Open Access

Patients with ischaemic, mixed and nephrotoxic acute tubular necrosis in the intensive care unit – a homogeneous population?

  • Wilson JQ Santos1,
  • Dirce MT Zanetta2,
  • Antonio C Pires3,
  • Suzana MA Lobo1,
  • Emerson Q Lima4 and
  • Emmanuel A Burdmann4Email author
Critical Care200610:R68

https://doi.org/10.1186/cc4904

Received: 29 December 2005

Accepted: 23 March 2006

Published: 28 April 2006

Abstract

Introduction

Acute tubular necrosis (ATN) is usually studied as a single entity, without distinguishing between ischaemic, nephrotoxic and mixed aetiologies. In the present study we evaluated the characteristics and outcomes of patients with ATN by aetiological group.

Method

We conducted a retrospective comparison of clinical features, mortality rates and risk factors for mortality for the three types of ATN in patients admitted to the general intensive care unit of a university hospital between 1997 and 2000.

Results

Of 593 patients with acute renal failure, 524 (88%) were classified as having ATN. Their mean age was 58 years, 68% were male and 52% were surgical patients. The overall mortality rate was 62%. A total of 265 patients (51%) had ischaemic ATN, 201 (38%) had mixed ATN, and 58 (11%) had nephrotoxic ATN. There were no differences among groups in terms of age, sex, APACHE II score and reason for ICU admission. Multiple organ failure was more frequent among patients with ischaemic (46%) and mixed ATN (55%) than in those with nephrotoxic ATN (7%; P < 0.0001). The complications of acute renal failure (such as, gastrointestinal bleeding, acidosis, oliguria and hypervolaemia) were more prevalent in ischaemic and mixed ATN patients. Mortality was higher for ischaemic (66%; P = 0.001) and mixed ATN (63%; P = 0.0001) than for nephrotoxic ATN (38%). When ischaemic ATN patients, mixed ATN patients and all patients combined were analyzed by multivariate logistic regression, the independent factors for mortality identified were different except for oliguria, which was the only variable universally associated with death (odds ratio [OR] 3.0, 95% confidence interval [CI] 1.64–5.49 [P = 0.0003] for ischaemic ATN; OR 1.96, 95% CI 1.04–3.68 [P = 0.036] for mixed ATN; and OR 2.53, 95% CI 1.60–3.76 [P < 0.001] for all patients combined]).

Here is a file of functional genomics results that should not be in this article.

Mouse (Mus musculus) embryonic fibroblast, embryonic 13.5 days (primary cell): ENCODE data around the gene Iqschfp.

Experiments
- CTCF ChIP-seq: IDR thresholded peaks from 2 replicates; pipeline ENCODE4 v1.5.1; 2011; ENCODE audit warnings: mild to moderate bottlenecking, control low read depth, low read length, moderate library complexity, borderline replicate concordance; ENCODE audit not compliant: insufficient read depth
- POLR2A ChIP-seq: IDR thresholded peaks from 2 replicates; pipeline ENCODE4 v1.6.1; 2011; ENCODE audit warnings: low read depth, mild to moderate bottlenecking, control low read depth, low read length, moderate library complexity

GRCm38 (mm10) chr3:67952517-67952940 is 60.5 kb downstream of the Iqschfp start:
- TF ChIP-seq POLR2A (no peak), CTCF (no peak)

Conclusion

The frequency of isolated nephrotoxic ATN was low, with ischaemic and mixed ATN accounting for almost 90% of cases. The three forms of ATN exhibited different clinical characteristics. Mortality was strikingly higher in ischaemic and mixed ATN than in nephrotoxic ATN. Although the type of ATN was not an independent predictor of death, the independent factors related to mortality were different for ischaemic, mixed and all patients combined. These data indicate that the three types of ATN represent different patient populations, which should be taken into consideration in future studies.

Introduction

Acute renal failure (ARF) is frequent in intensive care units (ICUs), affecting up to 30% of patients [13]. It carries high morbidity, increases the length of hospital stay, increases hospital costs, is associated with high rates of mortality (60% or more) and is an independent risk factor for poor outcome in critically ill patients [14]. Acute tubular necrosis (ATN), diagnosis of which is usually based on clinical findings, is the most common cause of ARF in the hospital and in the ICU [3]. ATN may occur after ischaemic or nephrotoxic injury or after a combination of both (mixed ATN). Surprisingly, few studies have analyzed the three types of ATN separately [5, 6], with almost all analyzing ATN as a single entity, without distinction between aetiologies [1, 2, 7]. Even recent consensus reports did not comment on the origin of ARF [8].

In the present study we evaluated a large cohort of ICU patients with a diagnosis of ATN, aiming to assess whether there were significant differences in demographic data, clinical picture and mortality between ischaemic, nephrotoxic and mixed ATN.

Subjects and method

The present retrospective cohort study involved analysis of ICU patient files. The patients analyzed were older than 12 years and were hospitalized in the general ICU (24 beds) of a tertiary university hospital (700 beds) from January 1997 to January 2000. The protocol was approved by the local ethics committee.

Participant selection

ARF was defined as a serum creatinine (SCr) of 1.8 mg/dl or more in patients with a SCr of 1.5 mg/dl or less during the 30 days preceding ICU admission. Patients who had a SCr above 1.5 mg/dl and no more than 4.0 mg/dl during the 30 days preceding ICU admission were viewed as having ARF if their SCr values had increased by 50% or more from baseline. Patients with a SCr of 1.8 mg/dl or greater but without known previous SCr were viewed as having ARF if their SCr normalized (≤1.5 mg/dl) or decreased at least 50% from its peak value during hospitalization. Patients with a SCr of 1.8 mg/dl or more, without known baseline SCr values and without SCr decrease, were viewed as having ARF only if history, renal ultrasound and laboratory examinations were indicative of this diagnosis.

Definitions of acute tubular necrosis